She advocated for more researches, intervention of critical stakeholders, partnership and policy reforms as pivotal ways to invest in bio-organic agricultural innovations

 

In their remarks, federal legislators from the following constituencies expressed concern about the effects of unprecedented climate change, soil degradation, and loss of biodiversity on agricultural productivity: Obingwa/Osisioma/Ugwunagbo (Hon. Alozie Munachim); Ukwa East/Ukwa West (Hon. Sir Chris Nkwonta); and Umuahia North/South/Ikwuano (Hon. Obinna Aguocha). The lawmakers emphasized the importance of innovative solutions for nations to adopt, as they “not only ensure food security but also promote environmental sustainability and economic prosperity,” given the critical roles that agriculture plays in the national economy. The three argued that the use of natural resources and processes to improve soil health and slow down climate change constitutes a paradigm shift in food production represented by bio-organic agricultural innovation. During the event, they made a plea to the government to support bio-organic research with incentives and policy.

 

The Executive Secretary of the Nigerian Agriculture Development Trust Fund, Muhammad Abu Ibrahim, represented virtually by Prof. Maryam Koko, the Dean of the College of Natural Science, Prof. Ejikeme Nwachukwu, the Senator Austin Akobundu representing the Abia Central Senatorial District, and the former Director General of the Imo State Orientation Agency, Hon. Lady Ebenezer Victory, all expressed their goodwill in separate messages. They noted that the workshop and theme selection were appropriate given that bio-organic agricultural innovation holds the key to addressing some of the most pressing challenges and issues facing our food systems today. They claimed that adopting this novel strategy would safeguard the biosecurity of the nation’s food supply, rebuild ecosystems, and advance economic stability for present and future generations. They emphasized that bio-organic practices, “allowing nature work for farmers”. In addition to expressing gratitude to the workshop organizers, they urged cooperation in the field of bioorganic research.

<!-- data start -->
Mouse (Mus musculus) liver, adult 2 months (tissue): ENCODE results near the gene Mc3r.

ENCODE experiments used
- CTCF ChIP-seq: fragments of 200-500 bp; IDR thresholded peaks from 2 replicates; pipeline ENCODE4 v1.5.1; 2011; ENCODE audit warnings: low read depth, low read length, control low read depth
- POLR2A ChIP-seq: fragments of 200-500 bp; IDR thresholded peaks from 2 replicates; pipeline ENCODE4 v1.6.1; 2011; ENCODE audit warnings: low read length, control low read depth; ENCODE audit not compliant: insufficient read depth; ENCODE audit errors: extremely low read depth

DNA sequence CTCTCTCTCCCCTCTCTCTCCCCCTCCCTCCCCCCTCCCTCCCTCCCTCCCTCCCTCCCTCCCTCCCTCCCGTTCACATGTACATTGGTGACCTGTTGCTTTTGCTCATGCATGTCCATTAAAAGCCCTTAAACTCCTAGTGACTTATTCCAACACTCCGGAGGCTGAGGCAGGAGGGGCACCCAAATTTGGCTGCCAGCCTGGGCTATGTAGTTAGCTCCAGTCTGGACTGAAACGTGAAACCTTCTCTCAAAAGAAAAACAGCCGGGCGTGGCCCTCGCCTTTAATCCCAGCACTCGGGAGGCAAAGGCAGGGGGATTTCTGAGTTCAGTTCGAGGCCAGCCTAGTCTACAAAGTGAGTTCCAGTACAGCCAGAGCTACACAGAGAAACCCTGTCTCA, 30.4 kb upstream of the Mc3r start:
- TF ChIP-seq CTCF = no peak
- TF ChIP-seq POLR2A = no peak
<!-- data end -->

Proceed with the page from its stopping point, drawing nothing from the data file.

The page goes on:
Prof. Princewill Ogbonna, the college’s dean, and Prof. Chioma Nwakanma, the head of the department of environmental management and toxicology, expressed gratitude to the university management for providing the platform that allowed the college to host the workshop. They assured that the project would offer a comprehensive method of farming that would promote resilience and sustainability over the long run. The scholars joined voices to seek for partnership and intervention of critical stakeholders in to invest in Bio-organic agricultural innovation considering the opportunities for sustainable livelihoods and economic growth it portends.

 

 

The principal officers of the university, deans, directors, heads of departments and units, academic community farmers, and civil servants attended the workshop, which attracted over 130 online registrants.

 

Additionally, the Diocesan Director of Agriculture, Rev. Fr. Augustine Iheanaetu, represented the Catholic Bishop of the Umuahia Diocese, Rt. Rev. Dr. Michael Ukong; Prof. Chidozie Egesi, Executive Director/CEO of the National Root Crops Research Institute, Umudike, was present, represented by Dr. Inno Onyekwere; and Prof. K.S. Chukwuka, Rector of Imo State Polytechnic, Omuma, Prof. Amarachi Alaka stood in his place.

 

 

The members representing

Obingwa/Osisioma/Ugwunagbo Federal Constituency – Hon. Alozie Munachim Ikechi and the State house representative – Osisioma South, Hon. Ahuama Fyne Onyekachi sent local farmers from their constituents to participate in the workshop.

 

 

Among those present were Lady Joy Maduka, permanent secretary of the Abia State Ministry of Environment, who was represented by Mrs. Abasiama Udofia; Chief Kalu Mba, member of Ohafia South, who was represented by his chief of protocol, Hon. Ibe Ogwo; and Prof. Mabel Ifeoma Onwuka, chairperson of the Organization of Women in Science and Development, who oversees the MOUAU Center for Gender, Child, and Youth Development.